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Monitoring Meadowlark Movements

At first glance, Virginia’s farmlands seem quite peaceful. But beneath the swaying fields of hay lies a bustling ecosystem for the birds that call the grasslands home. One such avian animal—the eastern meadowlark—is key to the health of its habitat. Smithsonian Conservation Biology Institute (SCBI) scientists are monitoring meadowlark movements—all for the cause of conservation. Learn more about this study from Amy Johnson, program director of SCBI's Virginia Working Landscapes. 

Virginia Working Landscapes program director Amy Johnson holds an eastern meadowlark. 

What inspired you to study eastern meadowlarks?

I have spent the last decade studying grassland birds in Virginia, and I have to say eastern meadowlarks quickly rose to the top as one of my favorites. For starters, they are one of the first grassland birds to start singing in the spring. Hearing that melodious “spring of the year” whistle as it echoes across a field is a welcome sign that winter is over. Their nests are also amazingly intricate; they can take up to eight days to build and are constructed entirely by the female! 

This species is a true icon of our eastern farmland—a landscape cherished by so many, yet one that sees the impact of suburban development. The meadowlarks are what we call “a common bird in steep decline”—which means that although their populations have plummeted by almost 90 percent since 1966, their numbers are not yet low enough to warrant a threatened or endangered status. 

Studying the movements of these birds will give us a unique opportunity to learn how they use and interact with their habitat. In turn, this will help us develop conservation strategies to protect the areas where the birds live before it is too late to turn their numbers around. Doing so has the potential to benefit a vast array of other species that share the same landscape, like bobwhite quail and pollinators.

Hay is harvested at a field in Virginia. 

What role do they play in the ecosystem?

Like many insectivorous species, eastern meadowlarks provide an important ecosystem service by consuming mass amounts of insects. In fact, insects make up nearly 75 percent of their diet! 

Aside from that, our regional bird populations act as key indicators of the overall health of our ecosystem. Annual bird counts, like the North American Breeding Bird Survey, have given research scientists like myself one of the most well-documented, complex and long-term datasets of wildlife populations known to science. When meadowlarks and other key grassland species decline, that is a sign their ecosystems—which we humans share—are also in trouble. I think of them like the canary in the coalmine. 

Smithsonian scientists place a GPS tracking device on an eastern meadowlark. 

How will you track the eastern meadowlarks? 

Our colleagues at the Smithsonian Migratory Bird Center and Movement of Life Initiative have a phenomenal track record for elucidating migratory patterns of species using satellite tags and geolocators. We are using methods that have already proven successful on other species around the globe. For this study, we are using tiny GPS tags that enable us to download their locations online through satellite technology. Each device weighs less than 4 grams!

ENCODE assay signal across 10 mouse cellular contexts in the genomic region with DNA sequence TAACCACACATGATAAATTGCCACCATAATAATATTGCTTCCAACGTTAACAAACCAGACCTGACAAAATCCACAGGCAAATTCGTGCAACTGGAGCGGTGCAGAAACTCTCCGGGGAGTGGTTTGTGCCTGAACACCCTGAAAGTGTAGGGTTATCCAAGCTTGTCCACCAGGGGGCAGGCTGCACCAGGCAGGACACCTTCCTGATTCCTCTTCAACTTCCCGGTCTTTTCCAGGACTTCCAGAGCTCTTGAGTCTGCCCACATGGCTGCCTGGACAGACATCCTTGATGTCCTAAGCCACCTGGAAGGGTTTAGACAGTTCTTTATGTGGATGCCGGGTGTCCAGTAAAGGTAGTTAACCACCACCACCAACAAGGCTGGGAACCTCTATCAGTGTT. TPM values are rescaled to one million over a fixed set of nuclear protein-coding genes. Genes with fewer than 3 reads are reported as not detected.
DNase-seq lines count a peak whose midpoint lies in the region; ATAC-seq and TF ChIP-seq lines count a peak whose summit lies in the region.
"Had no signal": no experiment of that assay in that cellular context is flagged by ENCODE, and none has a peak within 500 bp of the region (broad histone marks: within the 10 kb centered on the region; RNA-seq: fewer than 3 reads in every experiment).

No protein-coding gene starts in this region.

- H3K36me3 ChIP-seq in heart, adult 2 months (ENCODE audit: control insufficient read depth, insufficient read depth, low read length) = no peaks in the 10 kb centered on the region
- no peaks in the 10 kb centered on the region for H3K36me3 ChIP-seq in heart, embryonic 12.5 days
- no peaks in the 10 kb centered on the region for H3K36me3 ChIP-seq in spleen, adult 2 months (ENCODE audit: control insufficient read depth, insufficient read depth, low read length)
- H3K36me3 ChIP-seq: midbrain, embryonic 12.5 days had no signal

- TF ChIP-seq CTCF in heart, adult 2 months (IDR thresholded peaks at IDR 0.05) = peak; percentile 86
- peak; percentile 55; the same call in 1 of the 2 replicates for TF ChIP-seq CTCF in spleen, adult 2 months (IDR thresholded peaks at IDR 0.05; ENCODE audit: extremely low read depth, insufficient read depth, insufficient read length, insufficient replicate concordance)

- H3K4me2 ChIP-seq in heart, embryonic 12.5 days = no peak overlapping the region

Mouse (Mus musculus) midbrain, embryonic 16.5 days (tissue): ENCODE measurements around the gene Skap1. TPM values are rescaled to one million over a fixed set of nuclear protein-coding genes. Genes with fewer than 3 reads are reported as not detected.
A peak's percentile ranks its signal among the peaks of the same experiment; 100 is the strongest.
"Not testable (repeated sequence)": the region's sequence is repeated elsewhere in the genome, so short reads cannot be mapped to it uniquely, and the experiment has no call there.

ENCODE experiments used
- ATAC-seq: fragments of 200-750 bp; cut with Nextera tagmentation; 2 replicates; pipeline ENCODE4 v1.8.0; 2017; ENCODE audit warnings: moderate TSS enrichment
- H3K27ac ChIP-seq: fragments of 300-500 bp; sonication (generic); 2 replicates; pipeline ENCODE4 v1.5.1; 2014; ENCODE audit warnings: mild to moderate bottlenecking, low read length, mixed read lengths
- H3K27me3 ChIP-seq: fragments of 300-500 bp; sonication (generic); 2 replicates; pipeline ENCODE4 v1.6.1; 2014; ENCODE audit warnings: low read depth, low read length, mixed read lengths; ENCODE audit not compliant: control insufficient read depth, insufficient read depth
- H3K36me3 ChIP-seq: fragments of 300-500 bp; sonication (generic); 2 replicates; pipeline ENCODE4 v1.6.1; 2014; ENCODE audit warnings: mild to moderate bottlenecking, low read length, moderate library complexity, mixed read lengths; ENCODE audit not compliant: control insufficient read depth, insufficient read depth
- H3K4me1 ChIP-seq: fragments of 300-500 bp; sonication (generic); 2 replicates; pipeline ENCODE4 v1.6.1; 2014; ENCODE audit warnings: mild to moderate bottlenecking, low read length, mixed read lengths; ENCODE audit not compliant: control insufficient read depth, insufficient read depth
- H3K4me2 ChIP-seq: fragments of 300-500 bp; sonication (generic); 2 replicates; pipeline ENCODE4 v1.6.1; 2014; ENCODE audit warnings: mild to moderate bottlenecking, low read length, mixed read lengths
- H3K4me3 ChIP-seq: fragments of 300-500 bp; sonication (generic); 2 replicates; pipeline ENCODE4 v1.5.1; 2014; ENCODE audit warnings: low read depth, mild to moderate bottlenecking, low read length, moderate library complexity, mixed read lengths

Given that meadowlark populations fall almost entirely on private lands, this project will require strong support and participation from our local farmers. Fortunately, we have a committed network of private landowners through the Smithsonian Conservation Biology Institute’s Virginia Working Landscapes program. We are excited to work with them to move this project forward. 

Eastern meadowlark in Virginia. 

How can individuals help grassland birds?

One of the biggest threats facing meadowlarks and other grassland birds is the timing of hay harvest, which often coincides with peak nesting season. Researchers in the northeastern U.S. found that when fields were harvested during nesting season, it resulted in 94 percent mortality of grassland bird nestlings. 

To help mitigate this, Virginia Working Landscapes has put together a guide for landowners with recommendations for managing their fields while conserving the native birds and pollinators that live there. 

To conserve eastern meadowlarks and other grassland birds, Virginia Working Landscapes developed a "risk calendar" to help local landowners plan the maintenance of their properties such that native species can thrive. 

What makes you optimistic about this study? 

In addition to working with Smithsonian Migratory Bird Center and Movement of Life scientists to gain new information on meadowlark migratory connectivity, I look forward to including landowners in Smithsonian research. Building on existing community partnerships will enable us to improve our understanding of what these animals need to thrive and help us make strides to conserve the birds’ breeding and wintering grounds.

Over 95 percent of the eastern meadowlark population resides on private lands, so the best hope for their future lies in the hands of private landowners. There are agricultural practices that are compatible with the needs of meadowlarks and other grassland birds. By working together on this project, we can provide landowners with the tools they need to optimize management practices for conserving eastern meadowlarks and other grassland species in perpetuity. 

This story appears in the July 2019 issue of Smithsonian Conservation Biology Institute News. Friends of the National Zoo and Conservation Nation provided funding for this project.